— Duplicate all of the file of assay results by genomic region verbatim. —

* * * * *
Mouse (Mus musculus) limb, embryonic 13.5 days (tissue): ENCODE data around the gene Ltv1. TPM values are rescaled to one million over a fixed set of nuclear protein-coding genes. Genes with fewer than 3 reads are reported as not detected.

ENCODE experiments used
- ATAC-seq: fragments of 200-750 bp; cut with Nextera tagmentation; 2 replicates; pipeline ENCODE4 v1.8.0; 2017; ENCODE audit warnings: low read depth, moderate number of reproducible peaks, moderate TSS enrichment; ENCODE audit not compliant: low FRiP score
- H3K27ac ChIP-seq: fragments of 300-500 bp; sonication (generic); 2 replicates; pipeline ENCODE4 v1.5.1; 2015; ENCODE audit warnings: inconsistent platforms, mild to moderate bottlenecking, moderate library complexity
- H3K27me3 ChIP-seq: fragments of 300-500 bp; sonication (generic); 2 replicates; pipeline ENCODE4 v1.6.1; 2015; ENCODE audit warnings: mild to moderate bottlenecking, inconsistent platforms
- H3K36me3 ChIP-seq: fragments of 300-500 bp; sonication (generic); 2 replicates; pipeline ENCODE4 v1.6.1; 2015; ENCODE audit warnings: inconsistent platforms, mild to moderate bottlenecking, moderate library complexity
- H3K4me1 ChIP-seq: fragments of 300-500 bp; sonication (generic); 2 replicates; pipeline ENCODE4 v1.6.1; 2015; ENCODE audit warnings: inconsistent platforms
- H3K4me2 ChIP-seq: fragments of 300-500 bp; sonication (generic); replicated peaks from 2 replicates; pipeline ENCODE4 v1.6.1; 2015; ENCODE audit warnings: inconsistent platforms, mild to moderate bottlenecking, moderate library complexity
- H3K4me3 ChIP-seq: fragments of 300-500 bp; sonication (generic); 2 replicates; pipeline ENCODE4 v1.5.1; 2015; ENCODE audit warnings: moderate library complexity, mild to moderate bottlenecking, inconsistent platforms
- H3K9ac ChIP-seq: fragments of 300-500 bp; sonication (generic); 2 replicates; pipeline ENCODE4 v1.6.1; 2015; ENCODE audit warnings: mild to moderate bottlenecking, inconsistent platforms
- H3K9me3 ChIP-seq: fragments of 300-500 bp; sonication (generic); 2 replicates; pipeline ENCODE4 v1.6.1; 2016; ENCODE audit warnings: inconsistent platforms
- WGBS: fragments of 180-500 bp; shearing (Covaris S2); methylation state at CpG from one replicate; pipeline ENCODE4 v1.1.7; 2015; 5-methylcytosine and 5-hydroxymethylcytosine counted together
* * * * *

Mouse (Mus musculus) limb, embryonic 13.5 days (tissue): ENCODE data around the gene Ltv1. TPM values are rescaled to one million over a fixed set of nuclear protein-coding genes. Genes with fewer than 3 reads are reported as not detected.

ENCODE experiments used
- ATAC-seq: fragments of 200-750 bp; cut with Nextera tagmentation; 2 replicates; pipeline ENCODE4 v1.8.0; 2017; ENCODE audit warnings: low read depth, moderate number of reproducible peaks, moderate TSS enrichment; ENCODE audit not compliant: low FRiP score
- H3K27ac ChIP-seq: fragments of 300-500 bp; sonication (generic); 2 replicates; pipeline ENCODE4 v1.5.1; 2015; ENCODE audit warnings: inconsistent platforms, mild to moderate bottlenecking, moderate library complexity
- H3K27me3 ChIP-seq: fragments of 300-500 bp; sonication (generic); 2 replicates; pipeline ENCODE4 v1.6.1; 2015; ENCODE audit warnings: mild to moderate bottlenecking, inconsistent platforms
- H3K36me3 ChIP-seq: fragments of 300-500 bp; sonication (generic); 2 replicates; pipeline ENCODE4 v1.6.1; 2015; ENCODE audit warnings: inconsistent platforms, mild to moderate bottlenecking, moderate library complexity
- H3K4me1 ChIP-seq: fragments of 300-500 bp; sonication (generic); 2 replicates; pipeline ENCODE4 v1.6.1; 2015; ENCODE audit warnings: inconsistent platforms
- H3K4me2 ChIP-seq: fragments of 300-500 bp; sonication (generic); replicated peaks from 2 replicates; pipeline ENCODE4 v1.6.1; 2015; ENCODE audit warnings: inconsistent platforms, mild to moderate bottlenecking, moderate library complexity
- H3K4me3 ChIP-seq: fragments of 300-500 bp; sonication (generic); 2 replicates; pipeline ENCODE4 v1.5.1; 2015; ENCODE audit warnings: moderate library complexity, mild to moderate bottlenecking, inconsistent platforms
- H3K9ac ChIP-seq: fragments of 300-500 bp; sonication (generic); 2 replicates; pipeline ENCODE4 v1.6.1; 2015; ENCODE audit warnings: mild to moderate bottlenecking, inconsistent platforms
- H3K9me3 ChIP-seq: fragments of 300-500 bp; sonication (generic); 2 replicates; pipeline ENCODE4 v1.6.1; 2016; ENCODE audit warnings: inconsistent platforms
- WGBS: fragments of 180-500 bp; shearing (Covaris S2); methylation state at CpG from one replicate; pipeline ENCODE4 v1.1.7; 2015; 5-methylcytosine and 5-hydroxymethylcytosine counted together